A Welsh girl Catrin has just moved to London. It’s the 1940s, the bombings are the everyday reality, and it’s difficult for her and her partner, a tortured artist, to make ends meet. When she gets the opportunity to become a scriptwriter of propaganda films for the Ministry of Information, she doesn’t think twice, and despite her husband’s protests, she’s able to earn enough to provide for herself.
She’s tasked with collecting the information about a positive Story of two British girls who set out to Dunkirk on their own to bring the wounded soldiers home. However, soon she finds out that the story has been blown out of proportion; she decides to hold onto the tale of bravery to change how the women are perceived.
Their Finest carefully mixes comedy, drama and romance in the right proportion, never staying with any of them for too long. It’s a fine balance between the ingredients that carefully depicts the less known story to entertainment and everyday life during the time of the Second World War. The director of One Day and An Education, Lone Sherfig brings us another outstandingly drawn picture of a woman, and employs the main character as a heroine that connects the charm of the cinema with an optimistic message. And she does pay a lot of attention to detail without making the story too heavy, but don’t be distraught by how lightweight the story is – the main obstacles that she puts in front of the characters are emotionally charged and powerful.
The Film becomes particularly endearing when the process of making the film starts. She needs to solve the conflicts in the crew by being gently persuasive, meandering around bigger and smaller egos and the requests that the ministry has given her. The attention to detail can’t escape us: there’s even a little gag that reveals how the aerial beach scene in Dunkirk would’ve been shot that delivers a little interesting fact without getting too explanatory. That depiction of the atmosphere is really engaging, too, and makes us feel that we’re indeed observing a crew working on a project, with all its quirks and big characters. The cast slip into their roles intuitively, giving us a peek into the making of a wartime propaganda movie.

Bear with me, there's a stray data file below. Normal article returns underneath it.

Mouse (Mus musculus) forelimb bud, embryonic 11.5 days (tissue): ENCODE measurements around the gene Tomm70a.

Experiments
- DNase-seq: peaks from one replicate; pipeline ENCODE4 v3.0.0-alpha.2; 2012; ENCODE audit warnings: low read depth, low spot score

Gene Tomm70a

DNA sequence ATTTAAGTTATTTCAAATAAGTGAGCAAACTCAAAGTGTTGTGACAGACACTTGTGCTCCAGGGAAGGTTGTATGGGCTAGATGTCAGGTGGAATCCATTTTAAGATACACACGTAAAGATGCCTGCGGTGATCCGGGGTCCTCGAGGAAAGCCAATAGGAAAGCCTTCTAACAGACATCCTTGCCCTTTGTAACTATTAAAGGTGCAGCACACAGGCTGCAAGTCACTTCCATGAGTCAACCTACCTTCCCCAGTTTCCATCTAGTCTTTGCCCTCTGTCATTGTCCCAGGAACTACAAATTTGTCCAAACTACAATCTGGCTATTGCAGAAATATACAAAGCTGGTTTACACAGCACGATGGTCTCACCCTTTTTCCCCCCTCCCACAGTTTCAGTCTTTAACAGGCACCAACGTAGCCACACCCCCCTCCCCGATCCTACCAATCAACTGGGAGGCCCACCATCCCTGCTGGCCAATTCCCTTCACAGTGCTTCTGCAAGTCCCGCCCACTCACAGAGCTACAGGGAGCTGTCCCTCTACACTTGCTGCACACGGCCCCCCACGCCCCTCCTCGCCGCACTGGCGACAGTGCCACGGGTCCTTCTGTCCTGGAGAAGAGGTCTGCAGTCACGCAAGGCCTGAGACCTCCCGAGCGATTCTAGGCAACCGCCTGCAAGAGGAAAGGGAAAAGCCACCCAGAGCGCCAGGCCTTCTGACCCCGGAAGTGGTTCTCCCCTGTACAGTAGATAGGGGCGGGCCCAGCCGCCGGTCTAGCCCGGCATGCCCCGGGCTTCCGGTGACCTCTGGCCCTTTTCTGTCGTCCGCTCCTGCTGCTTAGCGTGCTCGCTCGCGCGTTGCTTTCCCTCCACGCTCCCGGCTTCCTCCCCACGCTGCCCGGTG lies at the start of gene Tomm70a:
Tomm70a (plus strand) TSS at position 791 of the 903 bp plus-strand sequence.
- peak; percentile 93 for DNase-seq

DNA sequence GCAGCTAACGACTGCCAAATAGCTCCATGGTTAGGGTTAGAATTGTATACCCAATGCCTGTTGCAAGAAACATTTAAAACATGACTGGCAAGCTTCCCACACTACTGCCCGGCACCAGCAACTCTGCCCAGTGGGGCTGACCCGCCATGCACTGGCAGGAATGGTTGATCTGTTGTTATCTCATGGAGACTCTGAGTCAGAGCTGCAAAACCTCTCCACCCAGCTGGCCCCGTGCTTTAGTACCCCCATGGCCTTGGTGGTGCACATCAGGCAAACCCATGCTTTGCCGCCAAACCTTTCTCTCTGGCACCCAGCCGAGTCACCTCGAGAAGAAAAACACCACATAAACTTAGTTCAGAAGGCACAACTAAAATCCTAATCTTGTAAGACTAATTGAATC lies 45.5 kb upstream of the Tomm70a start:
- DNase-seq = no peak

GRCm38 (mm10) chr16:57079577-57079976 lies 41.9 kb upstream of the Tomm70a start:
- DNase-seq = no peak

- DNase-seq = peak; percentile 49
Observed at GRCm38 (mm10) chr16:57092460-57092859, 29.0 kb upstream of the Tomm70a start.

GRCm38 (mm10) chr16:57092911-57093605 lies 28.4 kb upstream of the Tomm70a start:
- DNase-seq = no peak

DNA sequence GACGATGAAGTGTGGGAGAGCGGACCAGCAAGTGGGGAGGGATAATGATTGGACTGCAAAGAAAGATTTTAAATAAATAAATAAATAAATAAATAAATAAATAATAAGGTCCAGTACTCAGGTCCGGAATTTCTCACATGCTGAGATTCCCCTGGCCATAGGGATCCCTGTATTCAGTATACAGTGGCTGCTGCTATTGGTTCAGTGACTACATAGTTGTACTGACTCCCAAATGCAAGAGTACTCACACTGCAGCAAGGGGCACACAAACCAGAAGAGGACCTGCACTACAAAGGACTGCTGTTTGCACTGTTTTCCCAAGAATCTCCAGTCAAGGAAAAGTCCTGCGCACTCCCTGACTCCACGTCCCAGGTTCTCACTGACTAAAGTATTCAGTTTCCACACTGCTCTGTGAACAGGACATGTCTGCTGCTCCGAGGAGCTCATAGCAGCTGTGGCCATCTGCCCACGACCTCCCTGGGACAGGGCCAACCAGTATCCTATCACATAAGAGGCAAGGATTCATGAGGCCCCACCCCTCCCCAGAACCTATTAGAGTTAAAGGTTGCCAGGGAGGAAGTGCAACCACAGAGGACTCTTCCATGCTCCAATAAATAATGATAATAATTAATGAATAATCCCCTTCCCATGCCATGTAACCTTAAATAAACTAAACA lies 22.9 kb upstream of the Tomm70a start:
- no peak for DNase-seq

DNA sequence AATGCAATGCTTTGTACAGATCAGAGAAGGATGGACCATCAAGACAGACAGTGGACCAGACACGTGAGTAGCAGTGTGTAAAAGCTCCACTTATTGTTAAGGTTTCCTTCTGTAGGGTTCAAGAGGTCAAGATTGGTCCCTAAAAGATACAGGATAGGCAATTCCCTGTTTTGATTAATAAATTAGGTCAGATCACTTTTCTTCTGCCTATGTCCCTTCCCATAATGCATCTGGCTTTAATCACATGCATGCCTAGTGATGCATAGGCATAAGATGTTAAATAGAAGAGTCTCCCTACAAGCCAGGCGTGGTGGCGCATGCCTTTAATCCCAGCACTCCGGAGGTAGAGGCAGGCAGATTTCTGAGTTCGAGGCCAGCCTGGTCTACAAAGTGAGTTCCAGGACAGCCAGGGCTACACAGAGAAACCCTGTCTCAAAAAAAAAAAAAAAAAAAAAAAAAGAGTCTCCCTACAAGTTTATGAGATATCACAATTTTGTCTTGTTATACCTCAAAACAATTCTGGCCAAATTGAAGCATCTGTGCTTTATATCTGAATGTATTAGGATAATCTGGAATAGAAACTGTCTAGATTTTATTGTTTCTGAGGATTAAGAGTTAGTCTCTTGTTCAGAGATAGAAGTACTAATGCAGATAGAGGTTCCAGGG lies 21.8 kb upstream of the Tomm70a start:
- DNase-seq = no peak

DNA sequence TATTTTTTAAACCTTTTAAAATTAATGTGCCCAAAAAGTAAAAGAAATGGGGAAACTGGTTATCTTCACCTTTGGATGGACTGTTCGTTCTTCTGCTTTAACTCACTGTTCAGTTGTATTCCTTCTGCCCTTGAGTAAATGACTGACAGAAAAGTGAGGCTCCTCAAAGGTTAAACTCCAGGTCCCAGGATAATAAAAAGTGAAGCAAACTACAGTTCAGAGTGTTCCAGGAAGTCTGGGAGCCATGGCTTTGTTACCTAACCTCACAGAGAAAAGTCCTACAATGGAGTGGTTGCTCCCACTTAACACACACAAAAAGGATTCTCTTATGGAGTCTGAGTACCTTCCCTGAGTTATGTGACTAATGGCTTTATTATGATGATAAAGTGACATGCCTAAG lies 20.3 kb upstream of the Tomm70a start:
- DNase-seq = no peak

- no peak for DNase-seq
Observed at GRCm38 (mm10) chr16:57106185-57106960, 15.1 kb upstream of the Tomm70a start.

Gemma Arterton’s performance is an absolute highlight. Her Catrin holds a wonderfully feminist stance as she fights for the characters in her movie to champion the gender equality – and she does it with exquisite wit and charm. She’s unapologetic and confident if need be, especially when she fights against the sexist stereotypes still prominent in her environment, but also lovingly delicate when she speaks to Rose and Lily to collect the information that she needs for the script.
Sam Claffin, who starred in a fantastic role in The Riot Club and more recently in Me Before You, once again proves himself as a great actor. He’s charming and charismatic as a wartime scriptwriter and doesn’t let us down when some darker aspects of his past come to the surface. What’s more, he’s got a unique chemistry with the leading lady: slightly suspicious of each other at the beginning, they soon grow fonder of each other, one remark and one confession at a time. Especially the outdoor scenes on the coast aid the relationship development – and make it even more convincing.
And we can’t forget about Bill Nighy, whose Ambrose Hilliard’s capricious persona brings a couple of laughs for the audience. Particularly the scenes when he teaches the “accidental” actor – an American soldier (Jake Lacey) – how to be believable on the big screen, and the moments alongside his agent (Eddie Marsan), or even more memorably, his widow (Helen McCrory).
A film that will captivate obsessive cinemaniacs for its love for the old cinema as well as the audiences who are in for an engaging, dramatic story with a couple of lighter moments, Their Finest brings a perfect combination of The Big History and The Ordinary Life to its audience. Avoiding pompousness and grotesque, it tells a lesser known story for the wider audiences – and does overwhelmingly well at translating the message.
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